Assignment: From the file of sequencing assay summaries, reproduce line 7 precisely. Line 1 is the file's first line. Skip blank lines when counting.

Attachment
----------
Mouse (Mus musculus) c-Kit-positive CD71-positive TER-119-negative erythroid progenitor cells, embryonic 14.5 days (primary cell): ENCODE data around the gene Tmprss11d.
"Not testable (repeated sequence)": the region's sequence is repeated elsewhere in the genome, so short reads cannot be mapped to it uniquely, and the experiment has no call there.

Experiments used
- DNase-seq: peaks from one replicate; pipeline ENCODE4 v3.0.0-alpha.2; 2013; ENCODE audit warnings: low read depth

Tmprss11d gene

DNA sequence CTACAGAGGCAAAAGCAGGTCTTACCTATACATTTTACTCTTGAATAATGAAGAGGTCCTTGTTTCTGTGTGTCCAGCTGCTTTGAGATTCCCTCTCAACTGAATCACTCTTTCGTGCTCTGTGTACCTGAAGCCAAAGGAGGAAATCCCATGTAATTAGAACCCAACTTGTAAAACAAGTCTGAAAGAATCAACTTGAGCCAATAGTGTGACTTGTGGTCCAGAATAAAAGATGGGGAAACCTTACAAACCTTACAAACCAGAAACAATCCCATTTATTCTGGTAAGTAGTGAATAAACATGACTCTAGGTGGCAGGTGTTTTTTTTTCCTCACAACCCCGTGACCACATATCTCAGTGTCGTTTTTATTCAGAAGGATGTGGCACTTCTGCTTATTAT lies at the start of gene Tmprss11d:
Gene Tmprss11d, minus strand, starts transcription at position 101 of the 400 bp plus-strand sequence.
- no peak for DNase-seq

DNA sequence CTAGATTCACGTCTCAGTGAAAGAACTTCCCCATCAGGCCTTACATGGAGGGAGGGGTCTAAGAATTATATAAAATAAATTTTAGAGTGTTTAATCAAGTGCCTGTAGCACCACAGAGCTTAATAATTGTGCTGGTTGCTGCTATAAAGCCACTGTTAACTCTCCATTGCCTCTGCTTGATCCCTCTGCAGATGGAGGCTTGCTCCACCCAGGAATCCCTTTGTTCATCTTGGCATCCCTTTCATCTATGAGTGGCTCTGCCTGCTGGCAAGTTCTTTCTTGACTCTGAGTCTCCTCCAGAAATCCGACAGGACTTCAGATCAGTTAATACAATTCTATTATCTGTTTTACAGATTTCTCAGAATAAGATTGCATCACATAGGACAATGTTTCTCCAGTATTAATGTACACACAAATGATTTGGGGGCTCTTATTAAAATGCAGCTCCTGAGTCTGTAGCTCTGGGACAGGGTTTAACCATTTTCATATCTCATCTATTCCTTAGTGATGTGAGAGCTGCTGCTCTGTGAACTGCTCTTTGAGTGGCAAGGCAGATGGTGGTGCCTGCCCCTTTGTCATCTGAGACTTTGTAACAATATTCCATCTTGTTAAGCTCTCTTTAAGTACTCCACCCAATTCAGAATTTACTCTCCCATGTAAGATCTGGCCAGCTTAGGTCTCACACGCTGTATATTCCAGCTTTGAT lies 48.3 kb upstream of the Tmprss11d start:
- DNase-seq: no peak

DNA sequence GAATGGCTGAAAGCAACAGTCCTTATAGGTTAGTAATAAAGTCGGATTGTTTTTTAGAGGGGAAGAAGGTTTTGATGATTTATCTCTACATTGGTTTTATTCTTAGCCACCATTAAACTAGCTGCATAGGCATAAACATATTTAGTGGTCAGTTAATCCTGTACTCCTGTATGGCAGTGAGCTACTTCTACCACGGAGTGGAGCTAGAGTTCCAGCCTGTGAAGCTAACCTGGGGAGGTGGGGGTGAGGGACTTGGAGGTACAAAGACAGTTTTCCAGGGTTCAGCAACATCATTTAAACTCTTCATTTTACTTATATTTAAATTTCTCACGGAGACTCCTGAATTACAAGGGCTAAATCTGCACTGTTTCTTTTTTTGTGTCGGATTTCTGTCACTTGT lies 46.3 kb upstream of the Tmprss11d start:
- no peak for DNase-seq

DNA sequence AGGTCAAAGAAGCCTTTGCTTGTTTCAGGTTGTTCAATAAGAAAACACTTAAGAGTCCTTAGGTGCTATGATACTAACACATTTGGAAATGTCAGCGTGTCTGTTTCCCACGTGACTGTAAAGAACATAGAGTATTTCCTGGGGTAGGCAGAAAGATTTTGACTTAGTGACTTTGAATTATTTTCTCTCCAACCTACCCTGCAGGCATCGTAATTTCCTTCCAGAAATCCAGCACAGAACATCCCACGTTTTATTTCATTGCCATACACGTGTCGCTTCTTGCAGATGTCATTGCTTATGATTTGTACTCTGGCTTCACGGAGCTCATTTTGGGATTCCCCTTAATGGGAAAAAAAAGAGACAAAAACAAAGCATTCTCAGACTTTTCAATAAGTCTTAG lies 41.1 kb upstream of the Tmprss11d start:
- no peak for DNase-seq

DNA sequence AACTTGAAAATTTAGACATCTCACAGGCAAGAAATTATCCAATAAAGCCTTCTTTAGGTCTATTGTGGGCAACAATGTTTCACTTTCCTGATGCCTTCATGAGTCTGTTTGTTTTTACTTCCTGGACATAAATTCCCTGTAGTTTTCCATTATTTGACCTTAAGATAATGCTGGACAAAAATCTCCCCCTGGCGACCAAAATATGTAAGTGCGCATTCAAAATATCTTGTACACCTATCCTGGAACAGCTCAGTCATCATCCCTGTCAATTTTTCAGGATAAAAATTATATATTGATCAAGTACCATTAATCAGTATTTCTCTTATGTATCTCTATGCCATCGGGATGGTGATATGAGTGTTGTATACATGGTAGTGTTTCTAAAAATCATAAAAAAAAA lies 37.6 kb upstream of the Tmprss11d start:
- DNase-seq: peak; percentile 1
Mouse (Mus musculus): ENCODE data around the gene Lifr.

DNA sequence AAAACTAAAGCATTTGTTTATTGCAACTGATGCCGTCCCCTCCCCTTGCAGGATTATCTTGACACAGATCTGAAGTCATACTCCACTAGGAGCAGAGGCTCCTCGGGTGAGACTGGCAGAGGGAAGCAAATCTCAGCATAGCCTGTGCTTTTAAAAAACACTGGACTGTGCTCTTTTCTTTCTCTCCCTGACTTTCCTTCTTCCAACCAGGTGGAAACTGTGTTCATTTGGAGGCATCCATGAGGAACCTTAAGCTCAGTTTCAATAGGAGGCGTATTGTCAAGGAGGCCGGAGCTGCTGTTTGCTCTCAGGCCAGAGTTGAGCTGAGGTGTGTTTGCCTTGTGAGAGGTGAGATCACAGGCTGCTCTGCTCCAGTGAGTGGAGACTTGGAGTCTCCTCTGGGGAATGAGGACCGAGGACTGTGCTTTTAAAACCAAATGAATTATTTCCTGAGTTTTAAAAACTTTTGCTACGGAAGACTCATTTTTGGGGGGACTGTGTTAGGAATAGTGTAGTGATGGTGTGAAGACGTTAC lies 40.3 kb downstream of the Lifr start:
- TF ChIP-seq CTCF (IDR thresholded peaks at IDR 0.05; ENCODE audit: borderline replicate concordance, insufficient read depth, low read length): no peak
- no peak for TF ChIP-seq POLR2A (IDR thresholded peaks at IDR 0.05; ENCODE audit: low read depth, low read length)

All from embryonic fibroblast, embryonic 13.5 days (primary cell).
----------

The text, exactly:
Gene Tmprss11d, minus strand, starts transcription at position 101 of the 400 bp plus-strand sequence.